Crude oil tops top $51 a barrel
Wednesday, October 6, 2004
WASHINGTON -- Oil prices darted above $51 a barrel Tuesday as output in the Gulf of Mexico remains in shambles more than two weeks after Hurricane Ivan tore through the region.
Even as the advance in crude futures begins to appear unstoppable, with traders saying $55 a barrel seems possible, some analysts are convinced a speculative bubble has formed. They say prices have become inflated as institutional investors, such as hedge funds and mutual funds, pile on bets in the energy markets.
Light crude for November delivery soared $1.18 to settle at $51.09 a barrel Tuesday on the New York Mercantile Exchange -- the highest level in the exchange's history.
"Oil has become the only game in town," said Fadel Gheit, senior vice president of oil and gas research at Oppenheimer & Co. in New York. "Every other investment vehicle has disappointed over the last 12 months."
But disappointment over stock market returns isn't the only factor driving institutional investors to energy futures.
Tuesday's price surge came as traders remained nervous about violence in oil-producing giants such as Nigeria and Iraq and concerned about the slow pace of recovery in Gulf of Mexico oil output.
BP PLC said Tuesday that its daily output in the region is nearly 57 percent below normal and that it does not expect production to be fully restored until the end of the month.
Oil production in the Gulf of Mexico is more than 3 million barrels per week below average, putting U.S. crude inventories at historically tight levels and placing extra importance on imports at a time when the market is already nervous about possible supply disruptions around the globe.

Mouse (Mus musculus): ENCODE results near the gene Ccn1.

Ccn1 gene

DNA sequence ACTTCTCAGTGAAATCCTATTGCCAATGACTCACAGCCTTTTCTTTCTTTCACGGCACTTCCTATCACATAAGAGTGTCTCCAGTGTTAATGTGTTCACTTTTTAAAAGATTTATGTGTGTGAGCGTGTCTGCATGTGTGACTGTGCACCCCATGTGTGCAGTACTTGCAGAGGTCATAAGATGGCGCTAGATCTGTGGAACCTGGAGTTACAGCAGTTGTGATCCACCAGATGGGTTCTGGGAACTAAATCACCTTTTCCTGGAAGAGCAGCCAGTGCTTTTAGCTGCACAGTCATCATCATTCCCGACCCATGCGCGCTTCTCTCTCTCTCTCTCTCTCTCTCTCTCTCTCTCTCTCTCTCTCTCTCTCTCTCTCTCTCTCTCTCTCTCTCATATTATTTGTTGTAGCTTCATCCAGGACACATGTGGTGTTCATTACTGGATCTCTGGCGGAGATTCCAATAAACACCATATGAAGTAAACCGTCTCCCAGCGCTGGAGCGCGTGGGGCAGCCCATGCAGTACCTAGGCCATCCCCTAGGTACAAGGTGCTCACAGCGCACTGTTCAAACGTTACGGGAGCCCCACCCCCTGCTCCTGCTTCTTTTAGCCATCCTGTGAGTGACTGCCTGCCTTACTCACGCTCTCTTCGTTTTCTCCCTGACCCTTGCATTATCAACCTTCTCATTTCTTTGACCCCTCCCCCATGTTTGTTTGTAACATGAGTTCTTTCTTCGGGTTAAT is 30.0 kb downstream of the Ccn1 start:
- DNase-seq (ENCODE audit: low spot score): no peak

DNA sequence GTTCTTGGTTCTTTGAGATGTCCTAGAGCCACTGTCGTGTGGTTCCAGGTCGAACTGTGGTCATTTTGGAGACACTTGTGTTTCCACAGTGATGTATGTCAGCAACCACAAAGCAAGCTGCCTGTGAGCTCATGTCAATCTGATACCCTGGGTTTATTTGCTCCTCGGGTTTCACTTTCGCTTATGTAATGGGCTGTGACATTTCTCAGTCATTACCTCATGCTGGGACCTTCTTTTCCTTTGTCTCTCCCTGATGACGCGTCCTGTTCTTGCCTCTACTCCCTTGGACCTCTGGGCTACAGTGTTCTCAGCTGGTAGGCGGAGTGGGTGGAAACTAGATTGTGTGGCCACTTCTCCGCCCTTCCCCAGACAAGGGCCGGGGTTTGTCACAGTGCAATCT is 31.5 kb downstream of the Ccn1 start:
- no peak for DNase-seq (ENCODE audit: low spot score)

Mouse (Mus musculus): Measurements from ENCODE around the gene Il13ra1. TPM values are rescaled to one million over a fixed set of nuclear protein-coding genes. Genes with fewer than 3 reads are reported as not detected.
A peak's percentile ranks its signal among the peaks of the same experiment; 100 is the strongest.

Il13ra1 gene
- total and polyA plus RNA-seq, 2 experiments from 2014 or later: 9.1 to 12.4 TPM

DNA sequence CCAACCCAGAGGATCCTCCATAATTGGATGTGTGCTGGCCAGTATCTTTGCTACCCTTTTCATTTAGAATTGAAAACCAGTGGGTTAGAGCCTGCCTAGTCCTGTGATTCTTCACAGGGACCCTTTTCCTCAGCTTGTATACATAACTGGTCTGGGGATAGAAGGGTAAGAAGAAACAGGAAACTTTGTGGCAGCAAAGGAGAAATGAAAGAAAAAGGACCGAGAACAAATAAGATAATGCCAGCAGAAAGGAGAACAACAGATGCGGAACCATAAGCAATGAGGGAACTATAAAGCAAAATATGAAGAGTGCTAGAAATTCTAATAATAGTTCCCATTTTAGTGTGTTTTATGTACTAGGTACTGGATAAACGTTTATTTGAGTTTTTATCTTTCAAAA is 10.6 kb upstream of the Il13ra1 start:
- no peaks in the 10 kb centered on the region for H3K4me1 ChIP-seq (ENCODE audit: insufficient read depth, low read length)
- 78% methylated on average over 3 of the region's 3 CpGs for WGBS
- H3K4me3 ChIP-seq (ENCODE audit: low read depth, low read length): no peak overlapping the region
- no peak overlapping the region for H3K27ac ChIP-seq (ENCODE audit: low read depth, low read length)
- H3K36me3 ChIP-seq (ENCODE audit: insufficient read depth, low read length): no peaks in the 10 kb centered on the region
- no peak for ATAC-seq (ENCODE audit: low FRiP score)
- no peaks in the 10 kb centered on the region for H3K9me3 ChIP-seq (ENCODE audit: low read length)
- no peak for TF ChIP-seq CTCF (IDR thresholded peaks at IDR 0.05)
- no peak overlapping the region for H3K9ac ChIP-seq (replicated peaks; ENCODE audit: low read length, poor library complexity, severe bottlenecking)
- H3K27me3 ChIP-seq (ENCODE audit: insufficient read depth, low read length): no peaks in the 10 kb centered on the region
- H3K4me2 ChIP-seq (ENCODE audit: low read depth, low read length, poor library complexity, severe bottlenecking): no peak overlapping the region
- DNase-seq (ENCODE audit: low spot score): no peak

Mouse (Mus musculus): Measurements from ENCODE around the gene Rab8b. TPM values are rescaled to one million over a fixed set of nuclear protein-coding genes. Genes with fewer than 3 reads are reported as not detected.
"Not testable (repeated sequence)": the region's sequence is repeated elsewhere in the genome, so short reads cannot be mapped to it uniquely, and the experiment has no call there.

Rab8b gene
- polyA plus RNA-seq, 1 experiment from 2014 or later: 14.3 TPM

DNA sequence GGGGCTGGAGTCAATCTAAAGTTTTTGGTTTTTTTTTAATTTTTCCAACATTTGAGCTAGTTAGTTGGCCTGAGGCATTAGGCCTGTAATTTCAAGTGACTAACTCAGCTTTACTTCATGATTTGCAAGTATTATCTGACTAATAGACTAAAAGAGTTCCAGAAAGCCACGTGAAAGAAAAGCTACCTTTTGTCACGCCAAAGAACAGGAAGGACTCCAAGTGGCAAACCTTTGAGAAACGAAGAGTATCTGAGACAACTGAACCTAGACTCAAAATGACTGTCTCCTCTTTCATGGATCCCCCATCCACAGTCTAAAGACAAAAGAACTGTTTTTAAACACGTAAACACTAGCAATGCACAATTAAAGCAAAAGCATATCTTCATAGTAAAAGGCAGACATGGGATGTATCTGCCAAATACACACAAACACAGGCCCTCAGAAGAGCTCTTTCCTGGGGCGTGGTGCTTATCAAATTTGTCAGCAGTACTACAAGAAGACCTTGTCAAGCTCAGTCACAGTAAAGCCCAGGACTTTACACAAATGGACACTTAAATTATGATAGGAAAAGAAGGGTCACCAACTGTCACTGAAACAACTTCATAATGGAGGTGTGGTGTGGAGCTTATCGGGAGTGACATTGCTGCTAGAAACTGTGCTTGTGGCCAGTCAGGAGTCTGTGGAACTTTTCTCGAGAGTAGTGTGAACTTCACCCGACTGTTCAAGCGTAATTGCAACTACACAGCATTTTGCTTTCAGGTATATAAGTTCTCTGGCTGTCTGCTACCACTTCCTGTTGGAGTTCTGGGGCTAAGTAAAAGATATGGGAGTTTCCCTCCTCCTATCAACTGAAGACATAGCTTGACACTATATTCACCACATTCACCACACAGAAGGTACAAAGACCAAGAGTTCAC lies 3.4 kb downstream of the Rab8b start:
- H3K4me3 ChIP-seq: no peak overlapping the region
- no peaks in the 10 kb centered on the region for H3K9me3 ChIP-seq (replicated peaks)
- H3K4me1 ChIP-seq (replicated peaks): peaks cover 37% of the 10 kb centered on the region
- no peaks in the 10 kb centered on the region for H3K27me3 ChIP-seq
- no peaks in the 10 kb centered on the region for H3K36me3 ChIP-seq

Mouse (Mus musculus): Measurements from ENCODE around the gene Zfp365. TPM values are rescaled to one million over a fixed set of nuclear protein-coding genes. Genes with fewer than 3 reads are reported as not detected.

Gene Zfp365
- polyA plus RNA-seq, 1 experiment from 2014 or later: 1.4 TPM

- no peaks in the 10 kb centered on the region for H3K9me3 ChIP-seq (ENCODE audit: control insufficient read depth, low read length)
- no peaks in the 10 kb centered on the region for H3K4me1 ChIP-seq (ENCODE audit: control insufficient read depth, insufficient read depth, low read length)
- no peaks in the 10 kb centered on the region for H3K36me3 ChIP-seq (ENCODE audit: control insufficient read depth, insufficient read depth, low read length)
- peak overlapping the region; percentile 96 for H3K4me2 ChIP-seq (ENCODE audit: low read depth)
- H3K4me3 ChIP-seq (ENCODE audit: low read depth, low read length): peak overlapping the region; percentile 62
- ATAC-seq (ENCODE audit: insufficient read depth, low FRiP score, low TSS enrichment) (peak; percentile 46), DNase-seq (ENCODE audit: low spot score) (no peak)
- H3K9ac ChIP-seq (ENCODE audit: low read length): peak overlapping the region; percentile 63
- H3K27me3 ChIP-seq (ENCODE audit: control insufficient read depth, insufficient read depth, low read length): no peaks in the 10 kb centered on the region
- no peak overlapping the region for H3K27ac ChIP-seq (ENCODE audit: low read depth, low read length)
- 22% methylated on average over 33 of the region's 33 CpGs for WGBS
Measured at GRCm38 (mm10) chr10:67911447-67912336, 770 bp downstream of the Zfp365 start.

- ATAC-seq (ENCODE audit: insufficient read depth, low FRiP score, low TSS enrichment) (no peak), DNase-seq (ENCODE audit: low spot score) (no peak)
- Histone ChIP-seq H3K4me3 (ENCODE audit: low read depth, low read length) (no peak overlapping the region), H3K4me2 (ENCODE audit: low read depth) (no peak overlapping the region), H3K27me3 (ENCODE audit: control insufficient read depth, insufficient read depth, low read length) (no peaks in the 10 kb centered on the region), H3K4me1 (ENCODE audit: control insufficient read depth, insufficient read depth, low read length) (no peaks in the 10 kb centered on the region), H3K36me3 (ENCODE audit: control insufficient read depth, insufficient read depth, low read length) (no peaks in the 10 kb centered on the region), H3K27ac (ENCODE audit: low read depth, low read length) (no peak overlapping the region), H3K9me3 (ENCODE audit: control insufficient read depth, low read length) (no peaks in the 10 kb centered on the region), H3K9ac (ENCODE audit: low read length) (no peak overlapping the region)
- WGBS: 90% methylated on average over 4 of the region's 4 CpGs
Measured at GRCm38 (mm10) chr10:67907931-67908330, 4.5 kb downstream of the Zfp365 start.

On Wednesday, the Energy Department will release its weekly petroleum supply report. The nation's inventory of commercially available crude oil stood at 272.9 million barrels on Sept. 24, down 4 percent from a year ago.
"The market could keep going up in the near term until there is definite visibility that additional oil tanker loadings in the Middle East actually start to appear," said George Gaspar, an oil analyst at R.W. Baird & Co. in Milwaukee.
But Gaspar doesn't believe worldwide oil output is inadequate to meet actual demand. "There's an enormous amount of speculation in the market today," he said.
There is plenty of uncertainty in global oil markets to speculate about:
-- In Nigeria, on-again, off-again talks between rebels and the government plague production in the Niger Delta -- which churns out more than 2 million barrels per day and is America's fifth-largest source of crude.
-- The supply of distillate fuel, which includes heating oil and jet fuel, is also tight, raising concerns among traders because the home-heating season is just around the corner.
-- Daily output in the Gulf of Mexico is 27 percent below normal at roughly 1.2 million barrels, according to the federal Minerals Management Service.
Other factors in the spike include frequent attacks by insurgents on Iraqi pipelines and fear over the Russian supply after oil giant Yukos warned that output might suffer due to a multibillion dollar back-taxes bill.
But some market observers believe current demand levels are being artificially exaggerated by the stockpiling of crude in countries such as China and India.
Gheit does not believe supply-demand fundamentals are the main reason why oil is trading above $50 a barrel.
"Energy has attracted a lot more nontraditional investors," Gheit said. "It's the same situation that happened five to six years ago when the Internet bubble formed and attracted everybody who knew nothing about technology."
"The only question is when this bubble bursts," he added.
Oil prices are nearly 70 percent higher than a year ago, but when adjusted for inflation, still remain around $29 below the level reached in 1981.